One of the most radical animal rights groups in the world is claiming victory after ExxonMobile announced that it will drop its sponsorship of the Iditarod Sled Dog Race after the 2021 contest.
People for the Ethical Treatment of Animals (PETA) claims that its “massive” campaign of phone calls, protests and emails made all the difference.
“This victory comes after PETA met with Exxon leadership and in response to our shareholder resolution, which urged the oil giant to consider eliminating sponsorships that benefit activities in which animals are exploited, harmed, or killed,” PETA claimed in a Jan. 21 statement.
ExxonMobil has sponsored the iconic Alaska event since 1978 and was one of the last major sponsors. According to PETA, the oil company provided about $250,000 a year for the race.
PETA’s relentless attack on the Iditarod stems from its core belief that animals and humans are fundamentally the same. PETA’s website calls dogs, cats and other critters “non-human animals” and claims they hold equal value to humans. To believe otherwise is akin to racism, sexism or homophobia, the group claims.
Ironically, PETA does not oppose the killing of unborn human babies through abortion.
This runs contrary to the traditional Judeo-Christian view that God created humans in his image and likeness and with a duty to care for, utilize and steward the rest of creation in harmony with his design.
Ironically, PETA does not oppose the killing of unborn human babies through abortion. It claims that In the sphere of human rights, PETA has “no position on the abortion issue.” It’s website states that its “focus as an organization is the alleviation of the suffering inflicted on nonhuman animals.”
But this did not stop PETA from publishing a long statement in support of the Black Lives Matter movement last summer.
PETA also rails against those who eat eggs, drink milk or keep goldfish for pets.
“Those of us who are active in the animal rights movement have a reason for being powerful allies,” the group’s website stated. “Everyone has a moral responsibly to stand against hate and unequivocal violence, no matter who the victims may be.”
PETA not only opposes having dogs run in the Last Great Race, it also rails against those who eat eggs, drink milk or keep goldfish for pets. Their ultimate goal is to destroy the Iditarod by shaming all sponsors from contributing to the race.
“While Exxon finally listened, others — including Millennium Hotels and Resorts — are still sponsoring it,” the group stated. “Please join PETA in urging them to follow Exxon’s lead and end their sponsorships of the death race now.”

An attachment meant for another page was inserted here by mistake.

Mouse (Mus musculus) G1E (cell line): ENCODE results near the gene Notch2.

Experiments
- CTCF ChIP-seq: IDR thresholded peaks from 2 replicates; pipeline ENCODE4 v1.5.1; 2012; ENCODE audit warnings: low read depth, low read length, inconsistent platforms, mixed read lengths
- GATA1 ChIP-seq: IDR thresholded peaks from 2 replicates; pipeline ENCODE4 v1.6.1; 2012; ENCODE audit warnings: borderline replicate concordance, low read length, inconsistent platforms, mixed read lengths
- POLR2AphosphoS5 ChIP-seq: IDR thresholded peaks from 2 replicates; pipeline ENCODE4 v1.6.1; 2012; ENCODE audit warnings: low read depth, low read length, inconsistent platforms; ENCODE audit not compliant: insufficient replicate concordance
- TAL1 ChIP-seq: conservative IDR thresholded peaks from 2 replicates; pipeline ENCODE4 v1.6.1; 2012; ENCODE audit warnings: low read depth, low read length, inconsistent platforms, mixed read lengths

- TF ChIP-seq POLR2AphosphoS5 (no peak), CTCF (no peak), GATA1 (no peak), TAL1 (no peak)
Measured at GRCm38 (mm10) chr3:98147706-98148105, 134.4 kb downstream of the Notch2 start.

PETA’s Jan. 21 statement brags that it “stuck it to Exxon” by protesting at the company’s gas stations around the country, erecting billboards and bus ads and slamming the company on Twitter. In response to Exxon’s abandonment of the Iditarod, PETA agreed to cancel previously scheduled ads in the Anchorage Daily News aimed at further tarnishing the company’s image.
The Iditarod notes that it conducts more than 10,000 veterinary exams prior to and during the race to ensure dogs are healthy.
Over the years, PETA says it has successfully pressured dozens of other companies to cease their support of the Iditarod. Since 2017, Alaska Airlines, Baird Private Wealth Management, Coca-Cola, Jack Daniels, Wells Fargo and State Farm have all dropped their sponsorships.
Despite the loss in revenue the 49-year-old race will continue in 2021. The upcoming Iditarod will begin with its traditional ceremonial start on March 6 in downtown Anchorage.
The Iditarod website notes that the organization conducts more than 10,000 veterinary exams prior to and during the race to ensure that dogs are healthy. Within 30 days of the race, each dog also receives an ECG evaluation to check for heart abnormalities and undergoes blood tests. Within 14 days of the race, another physical exam is performed on each dog by a licensed veterinarian, and all mushers are required to administer a dewormer to the dogs within 10 days of the race.
ALASKA WATCHMAN DIRECT TO YOUR INBOX
Once the race begins, veterinarians provide wellness checks on the dogs throughout the contest. All mushers who enter the race must review and certify that their dog kennels meet the ITC Kennel Standards as established by MUSH with P.R.I.D.E.
“Alaska sled dogs are working dogs who are well-cared for and love doing their jobs, as they have done for centuries in Arctic climates,” the Iditarod website states. “The Iditarod is committed to celebrating these elite athletes and using lessons learned to benefit dog health for the millions of pet owners. Alaskans know the value of the sport and that the Iditarod is, and always will be, an advocate for dogs. The Iditarod takes great pride in its role of providing and promoting excellence in dog care before, during and after the race.”
- Click here for information about how to become a sponsor of the Iditarod.